19 Energy Management Cell, WBSEB
Designated Consumer Schedule to the Act provides list of Designated Consumers Designated Consumers to : get energy audit by Accredited energy audit firms implement cost effective recommendations appoint or designate energy manager comply with energy consumption norms and standards By regulations BEE to prescribe; qualification and certification procedure for Energy Manager & Energy Auditors. accreditation procedure for Energy Audit firms. Energy Management Cell, WBSEB

20 Action Initiated (Designated Consumers)
Governing Council of BEE approved To notify of cement paper and pulp and textile sectors as designated consumers To cover units with 5 MW connected load or annual tonnes of oil equivalent consumption National level certification examination and its syllabus for certification of energy managers and energy auditors Engaging NPC as the certifying agency To empanel 11 institutions for running certification course Procedure for temporary accreditation of energy auditors Energy Management Cell, WBSEB

21 Action Initiated (Designated Consumers)
Task force in cement, paper & pulp and textile sectors formed. Fertiliser, chemicals, petrochemicals and choler alkali under way Members to achieve the energy efficiency through best practices, benchmarking, energy audit etc. Industries motivated through National Energy Conservation Award scheme Industries being approached to take commitments Industries like INDAL, Rastriya Ispat Nigam Limited, NRC, Moral Overseas Ltd., BK Birla Group of Companies committed to reduce energy consumption Small group activities focused on Energy Conservation initiated Energy Management Cell, WBSEB

22 Energy Management Cell, WBSEB
Energy Conservation Building Codes (ECBC ) BEE to prepare guidelines on ECBC To be modified by States to suit local climatic conditions To be applicable to new buildings having connected load of 500 KW Energy Management Cell, WBSEB

23 Energy Conservation Fund
To set up Energy Conservation Fund for providing : Innovative financing Promotion of energy service companies Research & Development Demonstration Creation of testing facilities Awareness creation Energy Conservation Fund Energy Management Cell, WBSEB

24 Bureau of Energy Efficiency (BEE)
Important Roles include: Implementation of provisions of Energy Conservation Act Quick coordination Policy research Promotion of energy efficiency Development of new financial instruments Development of ESCOS Awareness creation. Energy Management Cell, WBSEB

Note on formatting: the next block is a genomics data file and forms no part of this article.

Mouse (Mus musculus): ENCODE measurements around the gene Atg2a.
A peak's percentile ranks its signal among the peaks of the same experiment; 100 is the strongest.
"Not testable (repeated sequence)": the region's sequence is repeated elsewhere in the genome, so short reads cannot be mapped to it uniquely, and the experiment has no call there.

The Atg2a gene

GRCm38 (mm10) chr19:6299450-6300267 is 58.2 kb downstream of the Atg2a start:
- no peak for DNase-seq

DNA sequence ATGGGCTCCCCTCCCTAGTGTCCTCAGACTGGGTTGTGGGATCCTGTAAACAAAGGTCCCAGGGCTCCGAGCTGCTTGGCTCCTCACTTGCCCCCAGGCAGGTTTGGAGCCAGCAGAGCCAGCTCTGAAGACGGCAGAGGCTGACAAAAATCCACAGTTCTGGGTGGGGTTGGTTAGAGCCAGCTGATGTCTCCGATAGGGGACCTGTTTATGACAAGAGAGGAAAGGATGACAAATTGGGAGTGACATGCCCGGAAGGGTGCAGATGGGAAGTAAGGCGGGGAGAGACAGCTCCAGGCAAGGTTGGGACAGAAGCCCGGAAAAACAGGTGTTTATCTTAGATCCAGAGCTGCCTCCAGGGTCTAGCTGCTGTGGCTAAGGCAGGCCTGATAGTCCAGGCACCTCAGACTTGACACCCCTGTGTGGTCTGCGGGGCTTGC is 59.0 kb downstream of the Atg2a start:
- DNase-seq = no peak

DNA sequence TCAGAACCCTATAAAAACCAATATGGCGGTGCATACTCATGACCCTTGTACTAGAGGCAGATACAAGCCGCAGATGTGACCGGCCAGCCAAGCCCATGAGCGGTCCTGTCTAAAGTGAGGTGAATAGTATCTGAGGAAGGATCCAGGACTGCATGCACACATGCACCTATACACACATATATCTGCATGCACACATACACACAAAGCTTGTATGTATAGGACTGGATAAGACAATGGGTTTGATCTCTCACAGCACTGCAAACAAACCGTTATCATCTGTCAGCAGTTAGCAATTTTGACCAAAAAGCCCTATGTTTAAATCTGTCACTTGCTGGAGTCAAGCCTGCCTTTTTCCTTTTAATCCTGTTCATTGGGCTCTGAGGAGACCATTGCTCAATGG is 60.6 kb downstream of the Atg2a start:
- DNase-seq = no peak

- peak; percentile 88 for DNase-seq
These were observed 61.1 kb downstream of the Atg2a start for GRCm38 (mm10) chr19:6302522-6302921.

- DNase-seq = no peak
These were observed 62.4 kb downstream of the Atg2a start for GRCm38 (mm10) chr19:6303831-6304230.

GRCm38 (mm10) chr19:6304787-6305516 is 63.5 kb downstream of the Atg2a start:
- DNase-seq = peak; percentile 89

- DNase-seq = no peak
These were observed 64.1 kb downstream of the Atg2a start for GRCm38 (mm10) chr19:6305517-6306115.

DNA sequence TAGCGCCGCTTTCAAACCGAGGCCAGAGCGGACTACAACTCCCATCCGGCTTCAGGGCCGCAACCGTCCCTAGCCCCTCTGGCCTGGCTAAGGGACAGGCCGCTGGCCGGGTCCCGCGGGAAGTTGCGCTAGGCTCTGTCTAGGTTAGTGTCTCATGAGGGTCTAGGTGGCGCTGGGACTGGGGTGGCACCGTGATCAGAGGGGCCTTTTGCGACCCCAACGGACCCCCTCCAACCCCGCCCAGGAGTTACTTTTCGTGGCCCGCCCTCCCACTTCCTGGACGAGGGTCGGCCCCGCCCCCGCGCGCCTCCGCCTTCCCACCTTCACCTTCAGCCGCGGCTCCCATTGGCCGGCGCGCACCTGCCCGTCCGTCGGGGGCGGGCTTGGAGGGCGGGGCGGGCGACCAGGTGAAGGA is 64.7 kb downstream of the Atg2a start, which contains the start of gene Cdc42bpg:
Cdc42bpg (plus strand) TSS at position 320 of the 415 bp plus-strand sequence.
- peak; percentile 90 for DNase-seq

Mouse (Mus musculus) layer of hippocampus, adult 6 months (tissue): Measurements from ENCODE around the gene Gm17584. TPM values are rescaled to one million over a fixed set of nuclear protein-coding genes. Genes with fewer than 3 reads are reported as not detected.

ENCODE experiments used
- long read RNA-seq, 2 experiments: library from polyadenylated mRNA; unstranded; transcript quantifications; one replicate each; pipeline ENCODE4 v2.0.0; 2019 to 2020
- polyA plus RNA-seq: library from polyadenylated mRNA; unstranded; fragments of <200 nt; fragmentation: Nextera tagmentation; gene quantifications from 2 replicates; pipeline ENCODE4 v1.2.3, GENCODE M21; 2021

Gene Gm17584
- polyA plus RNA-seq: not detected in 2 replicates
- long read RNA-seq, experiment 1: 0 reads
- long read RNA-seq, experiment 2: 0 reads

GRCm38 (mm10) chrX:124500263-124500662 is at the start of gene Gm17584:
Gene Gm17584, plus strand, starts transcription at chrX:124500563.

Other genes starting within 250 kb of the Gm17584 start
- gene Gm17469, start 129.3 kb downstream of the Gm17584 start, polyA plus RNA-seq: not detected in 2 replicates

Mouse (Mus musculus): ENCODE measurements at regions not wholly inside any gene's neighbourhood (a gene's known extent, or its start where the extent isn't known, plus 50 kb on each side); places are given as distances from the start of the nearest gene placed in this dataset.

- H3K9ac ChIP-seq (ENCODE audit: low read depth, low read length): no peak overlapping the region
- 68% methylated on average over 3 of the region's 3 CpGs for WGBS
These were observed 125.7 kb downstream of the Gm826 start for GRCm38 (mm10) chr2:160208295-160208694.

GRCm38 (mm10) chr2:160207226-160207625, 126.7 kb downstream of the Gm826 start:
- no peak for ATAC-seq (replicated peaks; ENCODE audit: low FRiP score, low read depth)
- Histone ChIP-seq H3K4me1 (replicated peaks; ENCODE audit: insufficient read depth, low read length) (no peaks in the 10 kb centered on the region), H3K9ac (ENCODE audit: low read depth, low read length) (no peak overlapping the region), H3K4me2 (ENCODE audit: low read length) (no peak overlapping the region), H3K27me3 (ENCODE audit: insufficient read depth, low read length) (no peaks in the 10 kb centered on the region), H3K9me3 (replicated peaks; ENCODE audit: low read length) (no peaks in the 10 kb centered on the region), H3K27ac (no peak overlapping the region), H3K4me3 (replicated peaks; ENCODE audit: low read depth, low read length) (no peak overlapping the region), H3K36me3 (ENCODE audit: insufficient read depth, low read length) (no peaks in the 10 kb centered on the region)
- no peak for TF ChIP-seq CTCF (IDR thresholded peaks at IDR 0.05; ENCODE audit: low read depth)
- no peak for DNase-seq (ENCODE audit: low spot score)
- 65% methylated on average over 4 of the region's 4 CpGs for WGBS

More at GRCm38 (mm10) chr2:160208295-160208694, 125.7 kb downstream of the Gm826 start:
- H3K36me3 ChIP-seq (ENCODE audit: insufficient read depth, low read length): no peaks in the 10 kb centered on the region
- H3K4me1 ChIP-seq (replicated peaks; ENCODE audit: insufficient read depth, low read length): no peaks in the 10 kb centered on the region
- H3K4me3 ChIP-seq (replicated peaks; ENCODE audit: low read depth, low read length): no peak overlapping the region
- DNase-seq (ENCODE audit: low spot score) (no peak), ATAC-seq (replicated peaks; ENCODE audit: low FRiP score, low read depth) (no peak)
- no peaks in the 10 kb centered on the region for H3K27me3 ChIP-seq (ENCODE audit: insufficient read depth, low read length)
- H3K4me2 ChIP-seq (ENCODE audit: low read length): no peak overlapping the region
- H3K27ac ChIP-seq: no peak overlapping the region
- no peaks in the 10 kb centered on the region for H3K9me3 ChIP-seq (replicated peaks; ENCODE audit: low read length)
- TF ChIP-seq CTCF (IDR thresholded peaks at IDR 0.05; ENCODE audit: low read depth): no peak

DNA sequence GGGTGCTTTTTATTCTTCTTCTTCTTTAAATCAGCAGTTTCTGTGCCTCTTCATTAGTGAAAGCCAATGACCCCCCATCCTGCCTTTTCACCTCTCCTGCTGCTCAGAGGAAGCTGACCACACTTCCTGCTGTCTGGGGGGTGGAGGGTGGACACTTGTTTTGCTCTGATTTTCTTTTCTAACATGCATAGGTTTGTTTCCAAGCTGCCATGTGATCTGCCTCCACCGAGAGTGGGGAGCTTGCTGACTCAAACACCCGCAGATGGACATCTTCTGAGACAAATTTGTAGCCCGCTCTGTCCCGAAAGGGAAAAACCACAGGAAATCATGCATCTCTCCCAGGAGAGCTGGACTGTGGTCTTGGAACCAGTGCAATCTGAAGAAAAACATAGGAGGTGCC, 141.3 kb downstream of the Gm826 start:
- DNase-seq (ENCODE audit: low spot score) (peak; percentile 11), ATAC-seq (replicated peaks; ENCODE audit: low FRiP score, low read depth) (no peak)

25 Energy Management Cell, WBSEB
Self Regulation Section 17 provides power of inspection but Act enforcement through self-regulation Manufacturers agreed to Give energy consumption test results for labels Setup steering committee with BEE for prescribing criteria for Label design Standard setting Enforcement mechanism Designated consumers to publish certified energy consumption figures in the annual report Energy Management Cell, WBSEB

26 Energy Management Cell, WBSEB
MARKET MECHANISM Energy Efficiency investment is highly cost effective: Resultant energy saving pays back investment between 6 to 36 months. Huge market Energy Service Companies (ESCOs) willing to invest with performance guarantee and recover investment from energy savings – win-win situation. Requires policy support; demonstration; innovative financing like guarantee, insurance, venture capital; pro-active support by Banks, etc. Energy Management Cell, WBSEB

27 Electricity Used for Lighting
Nearly 10% of the electricity is consumed for lighting in the residential & commercial building. This amounts to a connected load of approx. 11,000 MW and annual electricity consumption of 50 billion KWh. Energy Management Cell, WBSEB

28 Energy Management Cell, WBSEB
CFL Example Watts Light Cost Life No of Units Lumens Rs. Hours hrs/day /Year Bulb CFL Energy Management Cell, WBSEB

29 Luminous Performance Characteristics of Commonly Used Luminaries
Energy Management Cell, WBSEB

30 Energy savings in lighting System
Make maximum use of natural light (North roof/translucent sheets/more windows and openings) Switch off when not required Modify lighting layout to meet the need Select light colours for interiors Provide timer switches / PV controls Provide lighting Transformer to operate at reduced voltage Install energy efficient lamps, luminaries and controls Clean North roof glass, translucent sheet and luminaries regularly Energy Management Cell, WBSEB

31 Energy Saving in Lighting
Separate lighting Transformer To isolate from power feeder To avoid voltage fluctuation problem Energy saving at optimum voltage Install Servo stabilizer if separate transformer is not feasible High frequency electronic ballast's(30khz) Energy savings 30 to 35% Less heat load into A/C room Metal halide in place of Mercury and SVL lamps CFT in place of incandescent lamps Energy Management Cell, WBSEB

32 Energy Management Cell, WBSEB
Energy Saving in Fan Fans are used extensively in summer months. Use of high efficiency fan motor and use of electronic regulator (in place of conventional resistance regulator) can lead to about 20% saving in energy. The fans with aerodynamic designs and improved impellers consume about 20% less energy but are 30% costlier as compared to conventional fans. Energy Management Cell, WBSEB

33 Energy Saving in Refrigerator
The efficiency of refrigerators in India, is rather poor. A typical 165 ltr. Indian refrigerator consumes about 540 KWH per year. Whereas on the other hand the 200 ltr. Korean model consumes about 240 KWH per year. High efficiency refrigerator are not manufactured in India. This refrigerators use a different compressor design which are very sensitive to voltage of electric supply. Unless quality of electric supply is improved this refrigerators can not be improved in India. Energy Management Cell, WBSEB